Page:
The Virginia State Water Control Board voted unanimously to allow two sewer treatment plants to continue discharging nitrogen and phosphorus from sewage treatment plants without strict limits, the Virginian-Pilot reported.
These two permits, issued despite the objections of environmental groups, were granted to tobacco giant Philip Morris USA and the Eastern Shore town of Onancock.
The permits are not without limite, however, The plants would be required to monitor nutrient concentrations as wastewater flows out of discharge pipes, to study new methods for reducing nitrogen and phosphorus, and to recognize that they will face tough, specific limits once the state finalizes nutrient regulations, probably late next year, the Virginian-Pilot reported.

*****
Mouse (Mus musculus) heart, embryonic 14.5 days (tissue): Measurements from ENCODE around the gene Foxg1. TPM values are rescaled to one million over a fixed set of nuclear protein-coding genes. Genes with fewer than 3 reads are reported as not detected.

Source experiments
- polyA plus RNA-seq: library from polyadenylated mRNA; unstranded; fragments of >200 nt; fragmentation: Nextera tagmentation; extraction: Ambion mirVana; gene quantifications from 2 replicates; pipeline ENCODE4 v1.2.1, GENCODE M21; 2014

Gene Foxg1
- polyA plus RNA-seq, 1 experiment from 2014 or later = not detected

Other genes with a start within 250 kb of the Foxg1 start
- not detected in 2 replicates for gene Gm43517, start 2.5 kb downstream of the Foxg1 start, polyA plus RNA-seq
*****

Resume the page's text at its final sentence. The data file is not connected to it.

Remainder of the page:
"Could we do more now? Perhaps," Robert Burnley , director of the Virginia Department of Environmental Quality, told the Virinian-Pilot. But to do so without regulations in place, Burnley told the board, could lead to legal challenges, expensive plant upgrades that might not be necessary, and huge increases in sewer rates for thousands of Virginians.
"Sometimes I feel like I’m driving down some street in Baghdad, with everyone lobbing bombs at us," said Al Pollock , state director of water programs. "Believe me, we’re going as fast as we can; we’re trying to get to the end of that road."
Source: The Virginian-Pilot